“After going through the report, I don’t find any evidence of criminal activity to pursue,” First Judicial District Attorney General Tony Clark said.
The comptroller’s office issued the report last week, finding a cash shortage of $9,516.
Clark said the report makes clear that the former director of the shelter had distributed $6,682 to the Friends of the Elizabethton/Carter County Animal Shelter because that organization had paid for veterinary services prior to dogs and cats being rescued.
Clark said the proper procedure would have been for those funds to have been sent through the Carter County Trustee’s Office so the reimbursement would have been properly accounted. He said there was a small amount of money that could not be accounted for.
The district attorney general said the finding in the report that came closest to a crime were allegations that some people had turned their pets into the shelter to take advantage of free or low-cost veterinarian services. Once at the shelter, the animals would receive services and inoculations at taxpayer expense, then were readopted by their former owners.
Clark said there could have been a case of fraud, but the charge would probably have been a misdemeanor theft over $100. Even that could not have been prosecuted in most cases, because the statute of limitations had expired, Clark said.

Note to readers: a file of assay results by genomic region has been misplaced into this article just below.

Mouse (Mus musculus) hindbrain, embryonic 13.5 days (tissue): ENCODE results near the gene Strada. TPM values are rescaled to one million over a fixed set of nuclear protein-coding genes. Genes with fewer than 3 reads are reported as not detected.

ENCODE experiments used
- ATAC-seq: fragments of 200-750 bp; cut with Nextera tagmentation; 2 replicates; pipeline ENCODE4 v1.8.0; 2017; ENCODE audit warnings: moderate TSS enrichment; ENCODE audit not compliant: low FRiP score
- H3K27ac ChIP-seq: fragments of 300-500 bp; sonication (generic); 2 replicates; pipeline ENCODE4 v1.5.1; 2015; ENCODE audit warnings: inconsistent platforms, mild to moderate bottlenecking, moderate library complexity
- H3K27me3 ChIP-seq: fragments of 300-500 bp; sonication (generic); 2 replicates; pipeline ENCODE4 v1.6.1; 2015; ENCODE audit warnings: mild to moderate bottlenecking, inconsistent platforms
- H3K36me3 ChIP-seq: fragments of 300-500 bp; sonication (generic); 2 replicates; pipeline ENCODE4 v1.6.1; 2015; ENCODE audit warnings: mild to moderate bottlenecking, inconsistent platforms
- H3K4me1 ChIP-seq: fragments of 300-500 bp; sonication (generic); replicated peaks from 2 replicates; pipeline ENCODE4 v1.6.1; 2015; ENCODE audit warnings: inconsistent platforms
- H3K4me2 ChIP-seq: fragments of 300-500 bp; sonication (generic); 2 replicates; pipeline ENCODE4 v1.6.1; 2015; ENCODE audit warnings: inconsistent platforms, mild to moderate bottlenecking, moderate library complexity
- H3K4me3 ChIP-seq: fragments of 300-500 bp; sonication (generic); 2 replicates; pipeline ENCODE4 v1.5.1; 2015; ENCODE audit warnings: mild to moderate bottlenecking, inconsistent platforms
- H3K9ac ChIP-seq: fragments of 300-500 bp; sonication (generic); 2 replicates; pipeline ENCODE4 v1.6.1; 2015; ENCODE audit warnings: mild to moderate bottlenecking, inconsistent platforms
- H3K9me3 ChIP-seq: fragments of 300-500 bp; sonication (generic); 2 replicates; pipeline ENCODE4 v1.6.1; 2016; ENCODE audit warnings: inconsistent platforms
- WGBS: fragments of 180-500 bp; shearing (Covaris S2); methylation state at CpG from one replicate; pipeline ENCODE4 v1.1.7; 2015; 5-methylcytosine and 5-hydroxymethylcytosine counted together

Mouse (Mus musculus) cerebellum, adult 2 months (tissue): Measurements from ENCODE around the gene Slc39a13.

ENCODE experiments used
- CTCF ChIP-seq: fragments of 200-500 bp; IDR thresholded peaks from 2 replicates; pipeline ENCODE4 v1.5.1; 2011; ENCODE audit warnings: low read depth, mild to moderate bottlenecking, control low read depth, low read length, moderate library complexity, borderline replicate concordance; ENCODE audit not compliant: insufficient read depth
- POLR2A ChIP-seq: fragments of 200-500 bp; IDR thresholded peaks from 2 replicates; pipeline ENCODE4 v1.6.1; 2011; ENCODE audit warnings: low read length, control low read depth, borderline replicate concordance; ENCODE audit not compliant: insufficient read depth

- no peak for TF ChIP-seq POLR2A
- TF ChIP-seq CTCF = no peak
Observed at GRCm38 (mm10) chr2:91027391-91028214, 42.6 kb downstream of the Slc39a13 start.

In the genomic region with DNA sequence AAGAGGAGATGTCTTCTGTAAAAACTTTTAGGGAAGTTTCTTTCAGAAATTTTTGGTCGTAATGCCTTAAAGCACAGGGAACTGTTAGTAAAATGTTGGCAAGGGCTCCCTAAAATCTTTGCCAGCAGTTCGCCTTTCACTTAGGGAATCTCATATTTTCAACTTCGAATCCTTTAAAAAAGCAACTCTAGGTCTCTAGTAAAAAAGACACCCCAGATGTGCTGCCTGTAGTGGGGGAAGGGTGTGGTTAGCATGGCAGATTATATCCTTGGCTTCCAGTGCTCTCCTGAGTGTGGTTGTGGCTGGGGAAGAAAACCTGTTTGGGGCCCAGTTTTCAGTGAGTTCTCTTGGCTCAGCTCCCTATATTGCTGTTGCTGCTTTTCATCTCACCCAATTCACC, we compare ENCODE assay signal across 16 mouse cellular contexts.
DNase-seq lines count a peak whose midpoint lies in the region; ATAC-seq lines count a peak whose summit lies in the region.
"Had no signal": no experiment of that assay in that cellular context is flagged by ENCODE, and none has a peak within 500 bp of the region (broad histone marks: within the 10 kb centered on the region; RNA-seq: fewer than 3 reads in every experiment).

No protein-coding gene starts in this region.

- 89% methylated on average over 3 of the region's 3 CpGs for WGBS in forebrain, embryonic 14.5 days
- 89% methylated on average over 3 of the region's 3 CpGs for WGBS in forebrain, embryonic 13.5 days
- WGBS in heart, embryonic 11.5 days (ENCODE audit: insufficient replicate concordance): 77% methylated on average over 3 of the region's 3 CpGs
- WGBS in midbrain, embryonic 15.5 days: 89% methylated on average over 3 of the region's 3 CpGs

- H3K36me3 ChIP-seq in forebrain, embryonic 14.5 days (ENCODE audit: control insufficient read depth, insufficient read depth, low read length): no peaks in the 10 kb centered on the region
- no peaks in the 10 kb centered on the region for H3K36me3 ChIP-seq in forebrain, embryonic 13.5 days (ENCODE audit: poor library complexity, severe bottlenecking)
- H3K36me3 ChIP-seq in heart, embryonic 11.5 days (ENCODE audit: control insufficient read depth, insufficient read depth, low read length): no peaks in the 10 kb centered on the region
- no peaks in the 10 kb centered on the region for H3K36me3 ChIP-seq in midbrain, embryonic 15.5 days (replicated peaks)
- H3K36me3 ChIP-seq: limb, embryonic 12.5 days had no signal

The comptroller’s investigation took about 18 months to complete after Carter County Mayor Leon Humphrey requested it during the summer of 2016, when his office took direct control of the shelter during a feline epidemic.
Clark said he met with investigators four or five times. He said the investigation had a large amount of documents to go over and the comptroller’s office was understaffed.
Although the comptroller’s report will result in no criminal charges, Humphrey is still investigating the shelter not only in Tennessee, but in other states where the dogs and cats from the shelter may have been adopted.